Molecular Communication for Future Nanonetworks

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Molecular Communication for Future Nanonetworks

Molecular Communication for Future Nanonetworks

Dr.Robert Schober ( Head of Institute for Digital Communications)  : was born in Neuendettelsau, Germany, in 1971. He received the Diplom (Univ.) and the Ph.D. degrees in electrical engineering from the University of Erlangen-Nuermberg in 1997 and 2000, respectively. From May 2001 to April 2002 he was a Postdoctoral Fellow at the University of Toronto, Canada, sponsored by the German Academic Exchange Service (DAAD). From 2002  to 2012 he was a Professor and Canada Research Chair in Wireless Communications at the University of British Columbia (UBC), Vancouver, Canada. Since January 2012 he is an Alexander von Humboldt Professor and the Chair for Digital Communication at the Friedrich Alexander University (FAU), Erlangen, Germany. His research interests fall into the broad areas of Communication Theory, Wireless Communications, and Statistical Signal Processing.

Dr. Schober received several awards for his research including the 2002 Heinz Maier–Leibnitz Award of the German Science Foundation (DFG), the 2004 Innovations Award of the Vodafone Foundation for Research in Mobile Communications, the 2006 UBC Killam Research Prize, the 2007 Wilhelm Friedrich Bessel Research Award of the Alexander von Humboldt Foundation, the 2008 Charles McDowell Award for Excellence in Research from UBC, a 2011 Alexander von Humboldt Professorship, and a 2012 NSERC E.W.R. Steacie Fellowship. In addition, he received best paper awards from the German Information Technology Society (ITG), the European Association for Signal, Speech and Image Processing (EURASIP), IEEE WCNC 2012, IEEE Globecom 2011, IEEE ICUWB 2006, the International Zurich Seminar on Broadband Communications, and European Wireless 2000. Dr. Schober is a Fellow of the IEEE, a Fellow of the Canadian Academy of Engineering, and a Fellow of the Engineering Institute of Canada. 

Dr. Schober has served as Editor and Guest Editor on the Editorial Boards of several journals including the IEEE Transactions on Communications, the IEEE Journal on Selected Areas in Communications, the IEEE Transactions on Vehicular Technology, the Eurasip Journal on Advances in Signal Processing, and IEEE Sensors. He is currently the Editor-in-Chief of the IEEE Transactions on Communications.

Part Time / September  26-Mondey Morning

Molecular communication is an emerging research area offering many interesting and challenging new research problems for communication engineers, biologists, chemists, and physicists. Molecular communication is widely considered to be an attractive option for communication between nanodevices such as (possibly artificial) cells and nanosensors. Possible applications of the resulting nanonetworks include targeted drug delivery, health monitoring, environmental monitoring, and "bottom-up" manufacturing. To accommodate this exciting new and fast growing research area, IEEE and ACM have recently founded several new conferences and journals.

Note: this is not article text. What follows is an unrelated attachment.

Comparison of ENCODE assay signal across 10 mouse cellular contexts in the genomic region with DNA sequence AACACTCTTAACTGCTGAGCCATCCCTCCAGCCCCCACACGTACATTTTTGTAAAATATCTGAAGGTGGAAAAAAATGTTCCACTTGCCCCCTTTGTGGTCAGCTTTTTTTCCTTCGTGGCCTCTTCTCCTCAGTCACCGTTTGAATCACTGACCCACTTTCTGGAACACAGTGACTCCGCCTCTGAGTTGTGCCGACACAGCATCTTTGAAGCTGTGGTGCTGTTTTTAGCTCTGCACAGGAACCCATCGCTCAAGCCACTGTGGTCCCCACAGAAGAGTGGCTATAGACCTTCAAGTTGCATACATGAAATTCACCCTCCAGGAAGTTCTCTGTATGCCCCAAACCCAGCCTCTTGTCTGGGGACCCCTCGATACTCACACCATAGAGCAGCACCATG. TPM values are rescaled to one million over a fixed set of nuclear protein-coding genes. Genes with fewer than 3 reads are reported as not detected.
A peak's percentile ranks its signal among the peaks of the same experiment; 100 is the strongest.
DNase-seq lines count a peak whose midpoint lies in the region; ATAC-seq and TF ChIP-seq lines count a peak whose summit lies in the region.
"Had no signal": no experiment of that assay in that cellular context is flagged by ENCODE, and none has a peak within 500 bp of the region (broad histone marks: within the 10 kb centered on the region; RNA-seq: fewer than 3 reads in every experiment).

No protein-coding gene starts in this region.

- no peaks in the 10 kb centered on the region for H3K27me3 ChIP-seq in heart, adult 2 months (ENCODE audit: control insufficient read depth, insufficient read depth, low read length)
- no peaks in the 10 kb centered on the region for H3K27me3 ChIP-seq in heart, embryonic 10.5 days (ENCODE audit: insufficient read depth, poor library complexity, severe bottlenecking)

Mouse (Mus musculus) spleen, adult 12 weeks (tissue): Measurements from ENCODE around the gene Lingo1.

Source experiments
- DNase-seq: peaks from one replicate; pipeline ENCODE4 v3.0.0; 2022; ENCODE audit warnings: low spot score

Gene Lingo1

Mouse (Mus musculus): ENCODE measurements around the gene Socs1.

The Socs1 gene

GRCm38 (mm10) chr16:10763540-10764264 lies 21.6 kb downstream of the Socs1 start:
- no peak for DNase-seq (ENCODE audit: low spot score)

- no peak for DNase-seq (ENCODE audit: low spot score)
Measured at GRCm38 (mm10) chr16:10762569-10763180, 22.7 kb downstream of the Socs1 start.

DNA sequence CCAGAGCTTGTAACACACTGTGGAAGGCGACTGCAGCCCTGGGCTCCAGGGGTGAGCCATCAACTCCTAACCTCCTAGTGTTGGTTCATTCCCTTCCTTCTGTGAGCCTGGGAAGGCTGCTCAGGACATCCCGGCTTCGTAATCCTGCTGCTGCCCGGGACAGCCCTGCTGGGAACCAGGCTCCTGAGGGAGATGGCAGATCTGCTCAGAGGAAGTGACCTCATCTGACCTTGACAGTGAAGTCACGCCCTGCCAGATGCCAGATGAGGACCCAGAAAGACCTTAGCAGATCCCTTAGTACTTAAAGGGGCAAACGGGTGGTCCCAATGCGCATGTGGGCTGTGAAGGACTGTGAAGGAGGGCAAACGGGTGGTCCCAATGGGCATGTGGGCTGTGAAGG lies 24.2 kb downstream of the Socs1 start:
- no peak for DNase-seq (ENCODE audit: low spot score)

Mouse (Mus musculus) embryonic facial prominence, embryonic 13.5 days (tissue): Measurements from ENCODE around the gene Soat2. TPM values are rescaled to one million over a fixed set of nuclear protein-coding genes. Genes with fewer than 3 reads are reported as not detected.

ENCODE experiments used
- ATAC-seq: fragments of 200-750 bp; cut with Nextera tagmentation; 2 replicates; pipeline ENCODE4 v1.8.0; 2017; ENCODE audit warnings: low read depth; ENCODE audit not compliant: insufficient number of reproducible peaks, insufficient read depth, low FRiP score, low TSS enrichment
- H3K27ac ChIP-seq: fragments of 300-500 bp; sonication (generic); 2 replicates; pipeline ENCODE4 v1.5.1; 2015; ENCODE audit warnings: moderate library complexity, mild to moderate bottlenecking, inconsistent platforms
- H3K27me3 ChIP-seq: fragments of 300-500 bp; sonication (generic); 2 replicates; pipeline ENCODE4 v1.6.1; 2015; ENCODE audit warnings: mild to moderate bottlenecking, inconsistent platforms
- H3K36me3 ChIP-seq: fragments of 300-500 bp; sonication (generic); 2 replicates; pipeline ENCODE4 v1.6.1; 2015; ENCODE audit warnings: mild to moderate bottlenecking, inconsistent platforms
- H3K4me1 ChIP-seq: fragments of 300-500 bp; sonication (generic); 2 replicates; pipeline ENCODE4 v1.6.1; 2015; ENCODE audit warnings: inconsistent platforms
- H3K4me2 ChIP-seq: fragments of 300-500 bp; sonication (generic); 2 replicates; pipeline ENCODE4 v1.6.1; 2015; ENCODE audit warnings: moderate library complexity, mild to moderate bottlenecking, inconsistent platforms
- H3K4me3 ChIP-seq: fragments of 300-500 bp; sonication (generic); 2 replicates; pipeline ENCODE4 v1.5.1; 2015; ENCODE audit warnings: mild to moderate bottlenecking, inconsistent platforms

In this workshop, we will give first a general overview of the areas of molecular communication and nanonetworking. Components of molecular communication networks, possible applications, and the evolution of the field will be reviewed. Subsequently, we will give an introduction to various molecular communication strategies such as gap junctions, molecular motors, and diffusion based molecular communication. Thereby, we will focus particularly on diffusion based molecular communication, identify the relevant basic laws of physics and discuss their implications for communication system design. One particular challenge in the design of diffusive molecular communication systems is intersymbol interference. We will discuss corresponding mitigation techniques and provide some results. Furthermore, we will present several receiver design options for diffusive molecular communication, discuss their respective advantages and disadvantages, and elaborate on the impact of external phenomena such as molecule degradation and flow. In the last part of the talk, we will discuss some research challenges in molecular communication from a communication and signal processing point of view.

Prof.Robert Schober